Covid Vaccines May Roll Out Within Days

The latest Covid boosters are expected to be approved by the Food and Drug Administration as early as Monday, arriving alongside the seasonal flu vaccine and shots to protect infants and older adults from R.S.V., a potentially lethal respiratory virus.

The Centers for Disease Control and Prevention is expected to follow up on Tuesday with an advisory meeting to discuss who should get the new shots, by Pfizer-BioNTech and Moderna. After a final decision by the C.D.C.’s director, millions of doses will be shipped to pharmacies, clinics and health systems nationwide within days.

As Covid cases creep up, the prevention measures could portend the first winter of the decade without a crush of patients pushing hospitals beyond capacity. But a healthy winter is far from a lock: Last year, the updated Covid vaccine made it into the arms of only 20 percent of adults in the United States.

Some experts view that statistic with little alarm because the number of Covid deaths slowed over the last year, thanks to an increasingly immune population and higher vaccine rates among older Americans. Others see this year as an opportunity to protect more vulnerable people from severe illness or death.

“We now have some really good tools,” said Dr. Marcus Plescia, chief medical officer of the Association of State and Territorial Health Officials, a public health group. “It’s just — what is it going to take to get people comfortable with using them?”

Federal officials have been retreating from labeling the new formulation as boosters to previous shots, preferring to recast them as an annual immunization effort akin to the flu vaccine. That shift may reflect concern over the fatigue that some Americans have expressed about yet another round of shots against the virus.

The vaccine campaign will also be the first since the end of the public health emergency, which expired in May. In previous years, the U.S. government bought hundreds of millions of vaccine doses and distributed them for free. This year, private insurance and government payers like Medicare that cover the vast majority of Americans are expected to provide the vaccines to people for no fee.

But the question remains whether the private market of hospitals, clinics and pharmacies will be able to calibrate their vaccine orders to stock a realistic supply. Experts are uncertain how much demand there will be for the latest shots.

“There could be a period in here where things are a little bit chaotic, and that’s never a good situation,” Dr. Plescia said.

Also of concern in the handoff to the private market: the nation’s 23 million adults with no health insurance. The Biden administration has made plans to cover costs and offer the Covid vaccine through local clinics and major pharmacies, but some experts are worried about whether people who lack insurance will be aware of the new shots — or where to get them.

“They don’t have an insurer sending them leaflets — they may not have a usual source of care,” said Anthony Wright, executive director of Health Access, a California advocacy group. “And so the trusted messenger of their health plan, their doctor, their clinic, is not there saying, ‘It’s no cost. It’s really easy.’”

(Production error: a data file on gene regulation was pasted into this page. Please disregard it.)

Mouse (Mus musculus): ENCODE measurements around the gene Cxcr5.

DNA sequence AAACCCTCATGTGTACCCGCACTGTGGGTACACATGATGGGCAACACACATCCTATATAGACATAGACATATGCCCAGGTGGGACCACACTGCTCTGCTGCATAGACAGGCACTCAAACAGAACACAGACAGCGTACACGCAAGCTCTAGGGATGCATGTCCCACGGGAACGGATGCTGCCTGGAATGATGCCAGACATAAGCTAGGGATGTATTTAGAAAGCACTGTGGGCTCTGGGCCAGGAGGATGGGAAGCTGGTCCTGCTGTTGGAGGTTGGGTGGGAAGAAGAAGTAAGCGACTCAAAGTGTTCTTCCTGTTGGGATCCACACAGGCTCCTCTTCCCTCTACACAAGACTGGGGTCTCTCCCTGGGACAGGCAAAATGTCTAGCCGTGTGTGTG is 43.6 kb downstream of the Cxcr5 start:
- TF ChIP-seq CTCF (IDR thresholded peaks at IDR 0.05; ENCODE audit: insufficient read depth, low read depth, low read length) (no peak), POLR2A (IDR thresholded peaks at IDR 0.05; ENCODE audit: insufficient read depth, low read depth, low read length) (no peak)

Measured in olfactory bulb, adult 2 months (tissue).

Vaccine manufacturers are expected to donate doses for the uninsured. Kelly Cunningham, a spokeswoman for Moderna, said the company had no cap on the number of Covid vaccine doses it planned to donate.

The latest shots are becoming available as Covid hospitalizations and deaths are rising slightly, albeit not to the levels of past years. In the week ending Aug. 26, there were 17,400 people admitted to the hospital — more than about 6,000 at a low point this summer. Deaths were also up to about 600 a week last month, though far lower than the weekly average of 14,000 deaths of 2021.

Once the vaccines are approved and the C.D.C. signs off, the Biden administration plans to urge the public to get their Covid and flu shots at the same time, a practice that has been studied and deemed safe, an administration official said. It’s a messaging effort they expect to share with major vaccine makers, which will be marketing the Covid doses commercially for the first time.

Walgreens and CVS said they both already have the updated flu and R.S.V. shots available in stores. Once Covid vaccine approvals are in place, Dr. Kevin Ban, Walgreens’ chief medical officer, said the chain would have the new shots on hand “as soon as possible.” A CVS spokesperson said doses could be arriving later this week. Representatives of both chains said the Covid shot would be available at no cost to all who are eligible under the C.D.C. guidelines expected Tuesday.

Targeted populations most certainly will include people 65 and older as well as those who are immunocompromised or have serious underlying medical conditions that leave them more susceptible to severe illness from the virus.

Nursing homes, some of which were host to inoculation teams from the major drugstore chains when vaccines first became available, are now relying on their usual long-term-care pharmacies to supply most vaccines. But many homes have fallen behind on booster rates: Recent Medicare data show that about 62 percent of residents are up-to-date on their shots even though older adults are among the most vulnerable to severe disease and death from the virus.

The new Covid vaccines target the XBB.1.5 variant, which was dominant when vaccine makers began to formulate and test a new version. Though the virus has had a rotating cast of variants, experts say the new Covid jab should fortify protections against severe infection.

Sahred From Source link Health

Leave a Reply

Your email address will not be published. Required fields are marked *